I believe that the diversity efforts that we have witnessed over the past several months on campus, particularly among students, are designed to bring attention to and encourage critical analysis of systems of inequalities and institutional forms of oppression to understand how we can help in the creation of a just and humane world with our DU community as the starting point. As we have begun to analyze the factors that have created and maintain inequality and injustice, we invariably come across the ways in which those in power have shaped and limited the experience of communities of color, women, immigrants, members of the LGBTQ community, individuals with disabilities, and other groups. We cannot deny that those who have been historically in positions of power have been mainly white men. The recognition of this along with the understanding of the development of racism, sexism, and homophobia, and the denial of humanity towards those who were not white and male, moves us toward an understanding of the legacy of oppression and inequality that continues to impact minority and marginalized groups to this day.
This does not mean that we are to blame every white male we encounter; of course we acknowledge that they personally did not create the systems of inequality and oppression that are currently in place. But the indisputable reality is that these systems do place them at an advantage and in a position of privilege, and they benefit from them at every stage of their lives, from their longer life expectancies, to their diminished chances of being arrested and incarcerated, down to the more favorable interest rates they receive on credit cards and car loans. These are facts, but these facts alone do not mean that white males are the only people who have privilege. We all benefit from some sort of privilege in our own individual context. Acknowledging these privileges and the structurally embedded systems of inequality that created them is a first step for us to engage in dialogue, and, more importantly, to join together in action, to change these systems in order to insure a truly just and humane world.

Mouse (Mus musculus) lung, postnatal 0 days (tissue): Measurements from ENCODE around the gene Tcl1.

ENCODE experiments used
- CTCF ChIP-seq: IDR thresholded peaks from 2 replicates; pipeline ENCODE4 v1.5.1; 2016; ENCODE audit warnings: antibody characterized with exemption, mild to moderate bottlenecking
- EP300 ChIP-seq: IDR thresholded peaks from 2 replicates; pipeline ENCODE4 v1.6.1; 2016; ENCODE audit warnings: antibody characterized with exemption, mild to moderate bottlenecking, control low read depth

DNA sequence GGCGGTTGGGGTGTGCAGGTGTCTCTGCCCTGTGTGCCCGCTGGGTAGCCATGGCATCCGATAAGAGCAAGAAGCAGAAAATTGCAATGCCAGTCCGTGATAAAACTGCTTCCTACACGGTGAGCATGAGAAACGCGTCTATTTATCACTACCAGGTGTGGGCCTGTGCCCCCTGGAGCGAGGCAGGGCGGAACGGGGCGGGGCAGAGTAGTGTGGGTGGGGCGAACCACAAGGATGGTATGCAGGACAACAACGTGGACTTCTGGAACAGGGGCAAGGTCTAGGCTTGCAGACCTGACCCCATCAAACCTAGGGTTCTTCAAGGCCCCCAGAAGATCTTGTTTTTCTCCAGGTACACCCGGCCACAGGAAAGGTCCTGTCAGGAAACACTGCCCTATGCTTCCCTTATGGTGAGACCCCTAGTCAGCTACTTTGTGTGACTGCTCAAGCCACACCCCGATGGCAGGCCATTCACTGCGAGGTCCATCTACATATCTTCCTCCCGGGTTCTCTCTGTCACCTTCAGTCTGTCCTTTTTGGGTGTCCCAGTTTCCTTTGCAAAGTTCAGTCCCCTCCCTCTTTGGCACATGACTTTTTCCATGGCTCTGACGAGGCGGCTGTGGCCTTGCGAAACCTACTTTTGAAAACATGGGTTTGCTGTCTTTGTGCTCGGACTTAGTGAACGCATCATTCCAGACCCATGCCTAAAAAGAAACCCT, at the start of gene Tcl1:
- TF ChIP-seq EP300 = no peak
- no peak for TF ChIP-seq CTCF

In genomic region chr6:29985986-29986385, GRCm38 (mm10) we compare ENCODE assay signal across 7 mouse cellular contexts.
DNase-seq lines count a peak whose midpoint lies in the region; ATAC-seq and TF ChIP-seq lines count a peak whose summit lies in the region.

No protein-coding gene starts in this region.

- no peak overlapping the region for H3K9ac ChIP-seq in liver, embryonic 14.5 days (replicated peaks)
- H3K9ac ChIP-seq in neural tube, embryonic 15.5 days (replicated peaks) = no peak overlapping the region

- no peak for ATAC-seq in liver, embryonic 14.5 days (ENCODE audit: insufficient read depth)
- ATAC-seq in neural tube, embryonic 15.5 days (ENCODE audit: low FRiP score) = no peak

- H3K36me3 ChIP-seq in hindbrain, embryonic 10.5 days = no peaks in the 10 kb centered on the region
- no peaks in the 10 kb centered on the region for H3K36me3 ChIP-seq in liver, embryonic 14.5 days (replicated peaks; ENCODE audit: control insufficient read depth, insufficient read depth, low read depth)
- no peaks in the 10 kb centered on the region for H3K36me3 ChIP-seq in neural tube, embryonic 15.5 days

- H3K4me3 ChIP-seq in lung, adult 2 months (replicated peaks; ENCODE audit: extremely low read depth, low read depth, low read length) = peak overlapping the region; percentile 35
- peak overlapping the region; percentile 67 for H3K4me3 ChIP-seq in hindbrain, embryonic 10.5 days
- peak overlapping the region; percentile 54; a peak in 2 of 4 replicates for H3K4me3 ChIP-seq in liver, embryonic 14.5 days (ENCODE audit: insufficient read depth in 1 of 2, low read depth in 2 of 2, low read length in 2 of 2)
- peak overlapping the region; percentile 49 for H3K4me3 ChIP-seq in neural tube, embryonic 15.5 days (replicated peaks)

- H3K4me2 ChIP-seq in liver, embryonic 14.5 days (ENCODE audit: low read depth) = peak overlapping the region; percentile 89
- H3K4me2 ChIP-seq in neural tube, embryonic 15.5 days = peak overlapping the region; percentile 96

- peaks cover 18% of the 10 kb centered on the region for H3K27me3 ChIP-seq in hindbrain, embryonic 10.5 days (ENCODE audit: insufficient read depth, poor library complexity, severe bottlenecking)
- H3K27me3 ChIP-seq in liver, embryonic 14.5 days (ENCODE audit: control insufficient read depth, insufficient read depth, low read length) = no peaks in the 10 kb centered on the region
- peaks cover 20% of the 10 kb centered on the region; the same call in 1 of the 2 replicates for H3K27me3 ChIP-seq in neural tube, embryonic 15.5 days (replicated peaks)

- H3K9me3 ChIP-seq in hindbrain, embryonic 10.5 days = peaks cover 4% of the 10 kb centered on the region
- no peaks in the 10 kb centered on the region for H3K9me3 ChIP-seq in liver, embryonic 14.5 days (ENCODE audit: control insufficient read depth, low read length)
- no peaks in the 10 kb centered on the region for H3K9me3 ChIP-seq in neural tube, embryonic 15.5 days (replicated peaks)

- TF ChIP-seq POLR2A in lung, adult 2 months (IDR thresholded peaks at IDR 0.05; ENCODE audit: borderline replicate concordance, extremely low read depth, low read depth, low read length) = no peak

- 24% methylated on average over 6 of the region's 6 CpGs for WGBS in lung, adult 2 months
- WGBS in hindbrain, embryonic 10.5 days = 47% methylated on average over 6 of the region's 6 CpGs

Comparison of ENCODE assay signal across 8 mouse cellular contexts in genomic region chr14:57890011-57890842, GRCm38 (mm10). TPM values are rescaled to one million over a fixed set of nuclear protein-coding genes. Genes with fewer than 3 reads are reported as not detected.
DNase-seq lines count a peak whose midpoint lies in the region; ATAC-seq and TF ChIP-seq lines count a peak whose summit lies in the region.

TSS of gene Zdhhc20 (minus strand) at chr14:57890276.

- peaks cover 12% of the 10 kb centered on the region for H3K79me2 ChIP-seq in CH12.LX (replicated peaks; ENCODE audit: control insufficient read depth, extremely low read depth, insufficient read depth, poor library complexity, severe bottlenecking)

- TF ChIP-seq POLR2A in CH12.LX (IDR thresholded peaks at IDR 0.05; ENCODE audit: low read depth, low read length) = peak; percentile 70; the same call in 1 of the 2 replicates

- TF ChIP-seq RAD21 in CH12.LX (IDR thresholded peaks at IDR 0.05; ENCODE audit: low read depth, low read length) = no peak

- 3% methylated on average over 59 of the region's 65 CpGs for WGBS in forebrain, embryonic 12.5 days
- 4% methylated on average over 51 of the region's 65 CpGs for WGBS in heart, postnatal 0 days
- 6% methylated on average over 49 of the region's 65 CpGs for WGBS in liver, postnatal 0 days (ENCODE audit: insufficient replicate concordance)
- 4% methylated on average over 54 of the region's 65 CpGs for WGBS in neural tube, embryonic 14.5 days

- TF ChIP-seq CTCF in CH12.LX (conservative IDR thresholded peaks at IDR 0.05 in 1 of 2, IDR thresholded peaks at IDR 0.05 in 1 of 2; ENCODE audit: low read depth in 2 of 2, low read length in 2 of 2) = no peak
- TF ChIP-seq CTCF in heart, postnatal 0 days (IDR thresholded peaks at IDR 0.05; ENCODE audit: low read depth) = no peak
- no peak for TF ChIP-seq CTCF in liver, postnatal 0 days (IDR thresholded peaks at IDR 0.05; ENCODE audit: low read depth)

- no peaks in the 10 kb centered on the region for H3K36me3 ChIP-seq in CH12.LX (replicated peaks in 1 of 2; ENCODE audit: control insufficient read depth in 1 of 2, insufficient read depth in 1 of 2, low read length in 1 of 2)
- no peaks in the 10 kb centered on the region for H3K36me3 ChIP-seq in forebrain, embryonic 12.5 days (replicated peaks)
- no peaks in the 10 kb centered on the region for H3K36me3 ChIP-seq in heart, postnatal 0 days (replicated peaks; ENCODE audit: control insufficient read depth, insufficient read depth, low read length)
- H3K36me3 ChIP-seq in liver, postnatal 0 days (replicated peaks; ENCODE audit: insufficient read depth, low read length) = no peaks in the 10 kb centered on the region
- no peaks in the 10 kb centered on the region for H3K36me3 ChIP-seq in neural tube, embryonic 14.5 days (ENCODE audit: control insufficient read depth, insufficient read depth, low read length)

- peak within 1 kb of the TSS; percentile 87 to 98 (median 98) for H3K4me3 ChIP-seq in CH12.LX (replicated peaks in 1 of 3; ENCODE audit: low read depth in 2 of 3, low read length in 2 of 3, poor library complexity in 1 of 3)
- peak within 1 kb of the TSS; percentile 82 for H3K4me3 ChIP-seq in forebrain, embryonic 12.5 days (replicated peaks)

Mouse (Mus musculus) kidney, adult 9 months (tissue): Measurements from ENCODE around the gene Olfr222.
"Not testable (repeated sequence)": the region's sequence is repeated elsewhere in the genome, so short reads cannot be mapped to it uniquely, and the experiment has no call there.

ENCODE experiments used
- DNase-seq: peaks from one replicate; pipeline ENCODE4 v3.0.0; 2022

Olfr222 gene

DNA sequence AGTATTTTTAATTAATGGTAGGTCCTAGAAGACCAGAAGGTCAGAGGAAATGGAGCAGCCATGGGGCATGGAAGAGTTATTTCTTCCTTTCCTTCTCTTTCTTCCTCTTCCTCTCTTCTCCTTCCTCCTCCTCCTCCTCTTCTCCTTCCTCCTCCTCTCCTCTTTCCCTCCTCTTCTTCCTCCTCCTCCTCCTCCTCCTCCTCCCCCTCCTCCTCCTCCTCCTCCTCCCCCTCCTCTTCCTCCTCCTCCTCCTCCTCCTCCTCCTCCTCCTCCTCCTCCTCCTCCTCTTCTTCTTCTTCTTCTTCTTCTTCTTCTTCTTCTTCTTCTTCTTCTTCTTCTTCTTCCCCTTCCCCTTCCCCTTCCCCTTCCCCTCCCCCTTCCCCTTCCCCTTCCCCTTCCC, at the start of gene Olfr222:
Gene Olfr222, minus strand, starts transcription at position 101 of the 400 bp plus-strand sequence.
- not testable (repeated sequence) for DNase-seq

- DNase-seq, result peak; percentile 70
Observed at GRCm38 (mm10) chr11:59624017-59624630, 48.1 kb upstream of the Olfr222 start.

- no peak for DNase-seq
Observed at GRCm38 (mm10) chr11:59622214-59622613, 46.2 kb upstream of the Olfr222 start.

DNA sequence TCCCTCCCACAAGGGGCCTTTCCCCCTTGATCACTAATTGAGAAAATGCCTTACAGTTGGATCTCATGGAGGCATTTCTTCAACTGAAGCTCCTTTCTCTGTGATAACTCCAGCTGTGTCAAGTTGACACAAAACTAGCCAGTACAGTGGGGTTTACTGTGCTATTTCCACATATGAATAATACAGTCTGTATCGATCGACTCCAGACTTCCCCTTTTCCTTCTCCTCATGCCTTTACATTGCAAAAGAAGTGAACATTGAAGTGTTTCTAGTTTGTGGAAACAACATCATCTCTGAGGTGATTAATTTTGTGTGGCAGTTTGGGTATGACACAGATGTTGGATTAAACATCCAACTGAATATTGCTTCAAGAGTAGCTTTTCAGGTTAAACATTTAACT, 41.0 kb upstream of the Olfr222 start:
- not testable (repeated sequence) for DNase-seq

I believe that the core of engaging in any efforts that promote diversity and equality is the component of story sharing. Sharing our experiences, listening and truly being listened to are crucial to reaching our goal of inclusivity in this community. The sharing of our experiences and careful listening can only help us to create a shared community, strengthened by genuine bonds of understanding and acceptance, so that we can count on the mutual support and solidarity necessary when we find ourselves in new, challenging, and oftentimes uncomfortable environments. My hope is that the ongoing diversity efforts will result in even more safe and open spaces where story sharing and dialogue lead to deep and authentic understanding of all of our experiences, where the roots and persistence of these pervasive systems of inequality and oppression can be exposed and debunked, and where we come to understand how we are all impacted by them. I want all of us to be at the table to continue to build on the work of our peers, professors and staff here at Dominican to transform this school into an even more welcoming, safe home for all of us. I invite everyone to join us at the table in solidarity, in caritas and veritas.